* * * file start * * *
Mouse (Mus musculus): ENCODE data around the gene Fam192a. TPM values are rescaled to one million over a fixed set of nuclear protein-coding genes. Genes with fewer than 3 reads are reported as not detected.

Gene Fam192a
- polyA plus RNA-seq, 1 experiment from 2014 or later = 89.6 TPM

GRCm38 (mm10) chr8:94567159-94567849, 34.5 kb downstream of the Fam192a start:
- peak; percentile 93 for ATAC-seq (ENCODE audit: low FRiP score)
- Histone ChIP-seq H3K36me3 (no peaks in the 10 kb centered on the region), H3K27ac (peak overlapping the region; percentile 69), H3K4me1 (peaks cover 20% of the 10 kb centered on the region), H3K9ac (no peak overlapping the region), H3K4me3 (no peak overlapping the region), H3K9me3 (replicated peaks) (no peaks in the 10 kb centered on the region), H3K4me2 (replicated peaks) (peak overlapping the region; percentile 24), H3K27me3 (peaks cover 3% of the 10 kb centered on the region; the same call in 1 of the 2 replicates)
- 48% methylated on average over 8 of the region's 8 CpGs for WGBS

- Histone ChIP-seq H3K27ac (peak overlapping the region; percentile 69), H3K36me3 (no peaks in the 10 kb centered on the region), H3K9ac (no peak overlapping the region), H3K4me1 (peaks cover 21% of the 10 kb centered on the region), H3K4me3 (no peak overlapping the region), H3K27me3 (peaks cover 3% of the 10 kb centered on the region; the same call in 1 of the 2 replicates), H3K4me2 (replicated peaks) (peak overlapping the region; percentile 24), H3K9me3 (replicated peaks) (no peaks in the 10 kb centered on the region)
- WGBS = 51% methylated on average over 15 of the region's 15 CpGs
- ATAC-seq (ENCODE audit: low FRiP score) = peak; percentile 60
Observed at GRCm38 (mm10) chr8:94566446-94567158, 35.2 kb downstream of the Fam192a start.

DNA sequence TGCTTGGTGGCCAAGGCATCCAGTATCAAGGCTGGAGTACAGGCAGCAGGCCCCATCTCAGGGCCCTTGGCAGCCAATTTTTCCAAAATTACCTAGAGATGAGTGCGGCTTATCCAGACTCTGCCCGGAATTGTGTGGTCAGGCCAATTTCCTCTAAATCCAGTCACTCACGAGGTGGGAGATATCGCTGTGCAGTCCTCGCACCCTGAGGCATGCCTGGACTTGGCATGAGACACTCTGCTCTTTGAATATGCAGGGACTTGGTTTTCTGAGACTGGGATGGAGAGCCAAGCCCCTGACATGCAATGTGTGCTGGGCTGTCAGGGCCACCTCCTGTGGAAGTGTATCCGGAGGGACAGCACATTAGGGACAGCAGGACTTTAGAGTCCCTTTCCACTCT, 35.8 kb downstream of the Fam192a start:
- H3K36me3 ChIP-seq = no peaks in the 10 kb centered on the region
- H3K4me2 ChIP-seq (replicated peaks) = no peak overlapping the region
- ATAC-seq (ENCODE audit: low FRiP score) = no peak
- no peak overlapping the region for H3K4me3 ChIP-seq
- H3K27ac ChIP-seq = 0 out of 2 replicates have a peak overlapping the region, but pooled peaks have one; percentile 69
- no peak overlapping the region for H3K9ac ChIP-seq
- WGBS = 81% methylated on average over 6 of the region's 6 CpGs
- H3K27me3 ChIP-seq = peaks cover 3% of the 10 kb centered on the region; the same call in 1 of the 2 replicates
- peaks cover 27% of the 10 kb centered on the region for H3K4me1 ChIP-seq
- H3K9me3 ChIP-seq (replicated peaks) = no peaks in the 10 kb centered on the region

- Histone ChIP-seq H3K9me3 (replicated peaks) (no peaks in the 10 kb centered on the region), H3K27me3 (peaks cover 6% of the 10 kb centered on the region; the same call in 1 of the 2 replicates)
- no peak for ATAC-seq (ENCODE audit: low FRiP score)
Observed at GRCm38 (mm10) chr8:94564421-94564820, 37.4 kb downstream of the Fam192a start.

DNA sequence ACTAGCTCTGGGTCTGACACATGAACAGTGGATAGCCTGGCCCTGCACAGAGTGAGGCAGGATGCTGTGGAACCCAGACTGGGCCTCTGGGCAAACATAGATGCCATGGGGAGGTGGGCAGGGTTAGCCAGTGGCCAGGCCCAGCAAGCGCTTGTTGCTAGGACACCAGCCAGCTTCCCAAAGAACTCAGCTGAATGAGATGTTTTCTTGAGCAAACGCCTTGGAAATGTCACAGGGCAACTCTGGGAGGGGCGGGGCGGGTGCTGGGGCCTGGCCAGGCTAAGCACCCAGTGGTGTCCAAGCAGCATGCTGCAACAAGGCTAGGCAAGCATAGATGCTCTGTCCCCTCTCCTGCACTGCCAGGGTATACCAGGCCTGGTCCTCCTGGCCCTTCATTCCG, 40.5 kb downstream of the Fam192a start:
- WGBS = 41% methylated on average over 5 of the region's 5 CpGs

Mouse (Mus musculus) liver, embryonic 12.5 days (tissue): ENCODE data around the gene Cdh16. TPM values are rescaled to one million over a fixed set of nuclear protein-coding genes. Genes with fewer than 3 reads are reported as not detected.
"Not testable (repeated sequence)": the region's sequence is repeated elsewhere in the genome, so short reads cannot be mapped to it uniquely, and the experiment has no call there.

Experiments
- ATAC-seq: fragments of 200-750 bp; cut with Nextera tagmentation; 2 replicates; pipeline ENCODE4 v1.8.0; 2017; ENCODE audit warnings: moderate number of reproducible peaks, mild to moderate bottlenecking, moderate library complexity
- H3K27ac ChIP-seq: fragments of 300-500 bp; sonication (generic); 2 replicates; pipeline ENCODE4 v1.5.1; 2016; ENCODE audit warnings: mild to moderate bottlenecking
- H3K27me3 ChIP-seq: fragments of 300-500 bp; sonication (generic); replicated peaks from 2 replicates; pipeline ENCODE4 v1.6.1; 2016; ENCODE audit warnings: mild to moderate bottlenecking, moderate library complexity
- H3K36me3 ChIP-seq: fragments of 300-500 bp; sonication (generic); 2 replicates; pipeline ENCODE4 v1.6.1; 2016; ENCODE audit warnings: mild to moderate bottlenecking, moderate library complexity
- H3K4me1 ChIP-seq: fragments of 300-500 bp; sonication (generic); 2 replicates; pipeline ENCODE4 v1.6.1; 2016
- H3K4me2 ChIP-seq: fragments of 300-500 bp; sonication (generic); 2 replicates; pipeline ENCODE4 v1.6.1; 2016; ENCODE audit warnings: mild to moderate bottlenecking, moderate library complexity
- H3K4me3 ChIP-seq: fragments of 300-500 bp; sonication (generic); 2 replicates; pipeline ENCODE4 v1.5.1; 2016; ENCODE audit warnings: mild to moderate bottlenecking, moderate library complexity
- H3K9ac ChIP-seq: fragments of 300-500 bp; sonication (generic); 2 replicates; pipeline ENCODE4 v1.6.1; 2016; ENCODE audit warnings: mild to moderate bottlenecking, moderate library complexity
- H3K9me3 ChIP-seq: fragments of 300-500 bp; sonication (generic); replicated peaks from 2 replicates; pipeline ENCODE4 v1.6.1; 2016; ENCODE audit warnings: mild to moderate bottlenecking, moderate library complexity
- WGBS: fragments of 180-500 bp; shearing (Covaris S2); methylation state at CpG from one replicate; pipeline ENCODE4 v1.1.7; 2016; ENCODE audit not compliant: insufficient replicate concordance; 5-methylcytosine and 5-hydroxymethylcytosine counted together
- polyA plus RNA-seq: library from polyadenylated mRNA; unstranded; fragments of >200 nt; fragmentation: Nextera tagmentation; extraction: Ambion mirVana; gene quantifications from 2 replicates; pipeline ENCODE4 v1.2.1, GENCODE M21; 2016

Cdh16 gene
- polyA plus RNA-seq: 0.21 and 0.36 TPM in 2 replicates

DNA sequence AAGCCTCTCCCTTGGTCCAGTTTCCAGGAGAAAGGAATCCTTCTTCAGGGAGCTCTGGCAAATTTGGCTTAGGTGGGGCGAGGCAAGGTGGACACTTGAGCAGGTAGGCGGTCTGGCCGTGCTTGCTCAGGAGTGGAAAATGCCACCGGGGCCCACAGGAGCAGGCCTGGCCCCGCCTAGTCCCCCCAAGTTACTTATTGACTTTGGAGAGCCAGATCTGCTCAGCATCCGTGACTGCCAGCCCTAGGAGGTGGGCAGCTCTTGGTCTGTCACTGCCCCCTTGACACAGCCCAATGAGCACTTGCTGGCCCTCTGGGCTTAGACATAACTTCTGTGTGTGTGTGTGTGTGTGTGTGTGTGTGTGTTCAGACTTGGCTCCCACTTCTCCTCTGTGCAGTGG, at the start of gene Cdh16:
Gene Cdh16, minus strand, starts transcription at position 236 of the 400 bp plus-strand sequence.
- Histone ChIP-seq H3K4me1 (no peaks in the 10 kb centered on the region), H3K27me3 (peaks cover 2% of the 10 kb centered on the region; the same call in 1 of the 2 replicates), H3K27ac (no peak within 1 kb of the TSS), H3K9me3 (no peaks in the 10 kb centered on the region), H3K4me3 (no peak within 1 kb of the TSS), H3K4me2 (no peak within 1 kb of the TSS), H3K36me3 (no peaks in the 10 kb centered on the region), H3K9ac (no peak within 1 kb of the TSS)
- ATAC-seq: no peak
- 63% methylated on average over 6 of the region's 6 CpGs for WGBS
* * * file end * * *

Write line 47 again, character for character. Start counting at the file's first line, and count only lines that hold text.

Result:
- ATAC-seq: no peak